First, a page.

Labour will table motion of no confidence in government if MPs reject Brexit deal

Corbyn declines to endorse second referendum on Brexit if confidence motion fails to precipitate a general election

Labour will table a motion of no confidence in Theresa May's government this week if MPs reject her Brexit deal, Jeremy Corbyn has signalled.

However, the Labour leader declined to endorse a second referendum on Brexit if a confidence motion fails to precipitate a general election.

"We will table a motion of no confidence in the government at a time of our choosing, but it's going to be soon, don't worry about that," Mr Corbyn told BBC One's the Andrew Marr Show.

At its party conference last year, Labour agreed that if it rejected the government’s Brexit deal and was unable to bring about a general election, it would look at other options, including a second referendum. But Mr Corbyn said another referendum on Brexit was not his favoured option.


“My own view is that I would rather get a negotiated deal now if we can to stop the danger of a no-deal exit from the EU on March 29th, which would be catastrophic for industry, catastrophic for trade.”

If MPs reject May’s deal on Tuesday she must return to the Commons by next Monday with a motion outlining how she plans to proceed on Brexit. MPs will be allowed to amend that motion, opening the way for alternative plans such as membership of a customs union and the European single market.

Labour favours a permanent customs union with the EU, but has drawn back from the so-called "Norway plus" option which would also see Britain remaining in the single market.

Mr Corbyn said on Sunday that the free movement of people would not necessarily be a stumbling block in the way of Labour backing a close relationship with the EU.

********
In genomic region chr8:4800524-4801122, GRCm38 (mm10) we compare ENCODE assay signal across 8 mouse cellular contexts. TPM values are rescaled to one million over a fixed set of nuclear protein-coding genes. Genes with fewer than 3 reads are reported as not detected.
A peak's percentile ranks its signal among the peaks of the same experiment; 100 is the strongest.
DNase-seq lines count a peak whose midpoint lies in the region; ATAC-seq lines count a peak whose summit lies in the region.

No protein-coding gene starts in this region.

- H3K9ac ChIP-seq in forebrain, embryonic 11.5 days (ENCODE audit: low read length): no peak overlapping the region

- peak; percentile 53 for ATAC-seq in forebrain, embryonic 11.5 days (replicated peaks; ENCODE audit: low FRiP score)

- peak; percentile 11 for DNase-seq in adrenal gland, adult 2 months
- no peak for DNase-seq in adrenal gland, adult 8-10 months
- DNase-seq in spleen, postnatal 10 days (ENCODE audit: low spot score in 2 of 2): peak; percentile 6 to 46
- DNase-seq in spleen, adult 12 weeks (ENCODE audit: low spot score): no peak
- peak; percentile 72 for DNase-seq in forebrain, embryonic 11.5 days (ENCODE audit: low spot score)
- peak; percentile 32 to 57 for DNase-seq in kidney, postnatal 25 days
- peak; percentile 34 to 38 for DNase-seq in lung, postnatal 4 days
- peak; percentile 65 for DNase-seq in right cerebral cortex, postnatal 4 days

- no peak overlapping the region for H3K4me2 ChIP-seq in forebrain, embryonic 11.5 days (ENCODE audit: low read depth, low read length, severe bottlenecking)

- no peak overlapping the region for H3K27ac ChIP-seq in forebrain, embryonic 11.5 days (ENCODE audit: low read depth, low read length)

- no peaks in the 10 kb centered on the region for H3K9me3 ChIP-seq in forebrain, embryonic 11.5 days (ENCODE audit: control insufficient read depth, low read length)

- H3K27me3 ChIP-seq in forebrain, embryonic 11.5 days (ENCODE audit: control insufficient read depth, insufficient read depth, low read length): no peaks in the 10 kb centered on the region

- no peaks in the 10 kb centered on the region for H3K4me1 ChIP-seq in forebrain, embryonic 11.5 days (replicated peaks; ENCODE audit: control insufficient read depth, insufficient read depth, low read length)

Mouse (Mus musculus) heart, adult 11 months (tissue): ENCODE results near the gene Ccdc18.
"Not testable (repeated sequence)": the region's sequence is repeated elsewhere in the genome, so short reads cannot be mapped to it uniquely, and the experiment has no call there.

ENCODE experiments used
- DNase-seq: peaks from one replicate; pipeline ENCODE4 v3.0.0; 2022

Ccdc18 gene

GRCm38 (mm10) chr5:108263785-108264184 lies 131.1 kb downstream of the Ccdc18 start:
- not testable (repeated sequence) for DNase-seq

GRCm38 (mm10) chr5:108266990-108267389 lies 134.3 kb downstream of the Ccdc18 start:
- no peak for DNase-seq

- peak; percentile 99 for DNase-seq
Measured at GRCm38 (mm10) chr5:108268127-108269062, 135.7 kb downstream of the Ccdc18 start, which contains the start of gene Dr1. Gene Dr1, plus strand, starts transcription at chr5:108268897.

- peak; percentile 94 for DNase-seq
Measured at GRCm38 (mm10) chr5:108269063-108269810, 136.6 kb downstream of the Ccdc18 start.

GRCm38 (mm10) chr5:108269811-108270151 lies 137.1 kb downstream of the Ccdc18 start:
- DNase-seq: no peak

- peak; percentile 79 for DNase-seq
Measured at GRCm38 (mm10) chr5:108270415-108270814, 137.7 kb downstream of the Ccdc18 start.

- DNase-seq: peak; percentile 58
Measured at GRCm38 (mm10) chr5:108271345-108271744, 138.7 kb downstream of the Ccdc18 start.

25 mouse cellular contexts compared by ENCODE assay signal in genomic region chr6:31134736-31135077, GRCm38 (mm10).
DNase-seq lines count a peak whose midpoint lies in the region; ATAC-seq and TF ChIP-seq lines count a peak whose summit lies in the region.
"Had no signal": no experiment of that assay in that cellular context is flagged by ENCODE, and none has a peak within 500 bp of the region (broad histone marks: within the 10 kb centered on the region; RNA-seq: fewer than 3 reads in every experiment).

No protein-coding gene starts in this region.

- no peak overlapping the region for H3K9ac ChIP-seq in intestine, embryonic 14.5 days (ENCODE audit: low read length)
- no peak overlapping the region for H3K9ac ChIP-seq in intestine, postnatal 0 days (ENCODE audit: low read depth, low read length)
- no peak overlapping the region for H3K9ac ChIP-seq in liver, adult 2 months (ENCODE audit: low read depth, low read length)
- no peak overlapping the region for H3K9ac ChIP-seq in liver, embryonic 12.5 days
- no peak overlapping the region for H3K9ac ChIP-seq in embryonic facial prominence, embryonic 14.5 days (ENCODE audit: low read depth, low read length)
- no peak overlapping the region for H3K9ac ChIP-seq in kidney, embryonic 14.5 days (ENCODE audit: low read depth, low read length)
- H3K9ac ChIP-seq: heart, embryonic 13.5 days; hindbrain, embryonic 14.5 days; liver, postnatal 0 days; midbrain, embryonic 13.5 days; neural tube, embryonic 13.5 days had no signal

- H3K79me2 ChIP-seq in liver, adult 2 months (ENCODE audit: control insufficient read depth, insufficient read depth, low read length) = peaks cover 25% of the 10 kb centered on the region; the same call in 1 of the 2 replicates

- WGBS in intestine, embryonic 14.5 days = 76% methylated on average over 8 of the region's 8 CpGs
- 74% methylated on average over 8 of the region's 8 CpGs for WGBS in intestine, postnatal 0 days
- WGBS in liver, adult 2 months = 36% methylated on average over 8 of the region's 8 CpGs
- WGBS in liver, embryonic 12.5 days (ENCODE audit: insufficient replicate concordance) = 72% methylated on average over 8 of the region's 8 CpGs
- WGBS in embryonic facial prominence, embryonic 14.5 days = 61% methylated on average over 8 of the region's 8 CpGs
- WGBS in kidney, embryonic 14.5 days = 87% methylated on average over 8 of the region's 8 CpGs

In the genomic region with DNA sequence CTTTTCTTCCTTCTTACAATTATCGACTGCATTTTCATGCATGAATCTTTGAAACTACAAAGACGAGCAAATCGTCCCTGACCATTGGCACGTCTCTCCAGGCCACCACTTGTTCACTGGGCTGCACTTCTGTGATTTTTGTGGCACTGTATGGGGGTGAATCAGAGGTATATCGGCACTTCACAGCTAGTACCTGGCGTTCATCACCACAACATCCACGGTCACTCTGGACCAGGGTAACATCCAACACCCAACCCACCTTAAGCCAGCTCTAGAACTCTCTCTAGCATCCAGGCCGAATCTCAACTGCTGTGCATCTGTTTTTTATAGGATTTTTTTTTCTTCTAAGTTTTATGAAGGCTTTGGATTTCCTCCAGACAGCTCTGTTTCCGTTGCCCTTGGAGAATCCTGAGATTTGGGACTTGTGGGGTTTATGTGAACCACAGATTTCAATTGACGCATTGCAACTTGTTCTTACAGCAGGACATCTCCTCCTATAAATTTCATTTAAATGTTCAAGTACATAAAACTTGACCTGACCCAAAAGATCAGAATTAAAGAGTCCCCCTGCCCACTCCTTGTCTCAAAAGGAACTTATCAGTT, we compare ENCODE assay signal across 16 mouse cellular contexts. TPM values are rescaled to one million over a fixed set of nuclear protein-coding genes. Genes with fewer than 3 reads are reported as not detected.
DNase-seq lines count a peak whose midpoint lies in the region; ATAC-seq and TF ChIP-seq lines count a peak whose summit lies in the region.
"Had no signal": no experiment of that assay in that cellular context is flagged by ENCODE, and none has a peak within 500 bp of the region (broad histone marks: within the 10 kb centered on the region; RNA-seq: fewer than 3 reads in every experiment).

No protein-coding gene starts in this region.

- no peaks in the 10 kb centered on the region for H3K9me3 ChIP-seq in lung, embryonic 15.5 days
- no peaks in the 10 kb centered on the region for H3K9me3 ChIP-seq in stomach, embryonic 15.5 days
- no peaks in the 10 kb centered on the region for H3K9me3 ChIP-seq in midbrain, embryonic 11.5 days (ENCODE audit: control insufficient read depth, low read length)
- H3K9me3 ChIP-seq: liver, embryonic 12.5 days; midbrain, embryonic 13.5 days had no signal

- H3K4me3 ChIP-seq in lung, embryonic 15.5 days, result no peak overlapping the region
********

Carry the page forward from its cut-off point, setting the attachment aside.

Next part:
"I am not against the free movement of people. What I want to end is the undercutting of workers' rights and conditions which has increasingly happened in some parts of western Europe. It will be open to negotiation but the point has to be about the treatment of EU nationals in this country, which we would radically change straight away."

Procedural rules

A number of British newspapers reported on Sunday that a cross-party group of backbenchers was seeking to change procedural rules in the House of Commons to take control of the parliamentary timetable away from the government.

Standing Order 14 (1), introduced in response to the obstructionist tactics of Charles Stewart Parnell in the 1880s, gives government business precedence over other business. According to the reports, anti-Brexit MPs will table an amendment next week proposing that future motions on the business of the House could be tabled by MPs and not just the government.

"What recent events have shown, with events over the last week with what happened on the legal advice where the government was forced to act in a way it didn't want to, is [that] the uncertainty in terms of what will happen in the House has increased," Brexit secretary Stephen Barclay said on Sunday.

“So those on the Brexiteer side seeking ideological purity with a deal are risking Brexit because there is a growing risk that events could unfold in ways that they are leaving the door ajar to ways that increase the risk to Brexit.”

Denis Staunton

Denis Staunton

Denis Staunton is China Correspondent of The Irish Times